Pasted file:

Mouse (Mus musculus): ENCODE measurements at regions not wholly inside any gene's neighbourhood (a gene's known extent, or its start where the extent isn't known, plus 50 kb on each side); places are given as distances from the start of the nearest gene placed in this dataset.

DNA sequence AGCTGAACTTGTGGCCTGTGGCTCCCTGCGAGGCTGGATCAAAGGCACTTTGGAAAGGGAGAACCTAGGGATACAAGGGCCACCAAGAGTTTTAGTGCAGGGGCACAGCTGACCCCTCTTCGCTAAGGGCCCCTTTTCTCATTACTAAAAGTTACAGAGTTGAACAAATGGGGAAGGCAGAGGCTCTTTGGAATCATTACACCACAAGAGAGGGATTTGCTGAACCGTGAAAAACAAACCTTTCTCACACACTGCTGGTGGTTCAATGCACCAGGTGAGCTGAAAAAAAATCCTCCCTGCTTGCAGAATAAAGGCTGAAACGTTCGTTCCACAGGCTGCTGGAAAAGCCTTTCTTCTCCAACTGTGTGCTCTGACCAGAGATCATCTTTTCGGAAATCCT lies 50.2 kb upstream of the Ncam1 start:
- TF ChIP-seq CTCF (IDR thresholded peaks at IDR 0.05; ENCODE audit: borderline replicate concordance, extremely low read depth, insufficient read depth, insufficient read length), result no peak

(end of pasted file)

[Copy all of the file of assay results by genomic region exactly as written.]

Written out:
Mouse (Mus musculus): ENCODE measurements at regions not wholly inside any gene's neighbourhood (a gene's known extent, or its start where the extent isn't known, plus 50 kb on each side); places are given as distances from the start of the nearest gene placed in this dataset.

DNA sequence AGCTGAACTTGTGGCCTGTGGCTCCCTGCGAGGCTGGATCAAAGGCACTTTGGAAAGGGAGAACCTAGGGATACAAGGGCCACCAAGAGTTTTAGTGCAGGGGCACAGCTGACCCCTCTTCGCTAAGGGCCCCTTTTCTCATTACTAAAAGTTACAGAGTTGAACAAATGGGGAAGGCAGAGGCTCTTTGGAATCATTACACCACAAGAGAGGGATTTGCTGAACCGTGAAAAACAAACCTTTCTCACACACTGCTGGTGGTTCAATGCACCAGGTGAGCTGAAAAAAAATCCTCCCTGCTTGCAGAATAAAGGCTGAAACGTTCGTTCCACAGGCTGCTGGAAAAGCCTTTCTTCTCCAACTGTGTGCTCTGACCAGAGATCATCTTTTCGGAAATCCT lies 50.2 kb upstream of the Ncam1 start:
- TF ChIP-seq CTCF (IDR thresholded peaks at IDR 0.05; ENCODE audit: borderline replicate concordance, extremely low read depth, insufficient read depth, insufficient read length), result no peak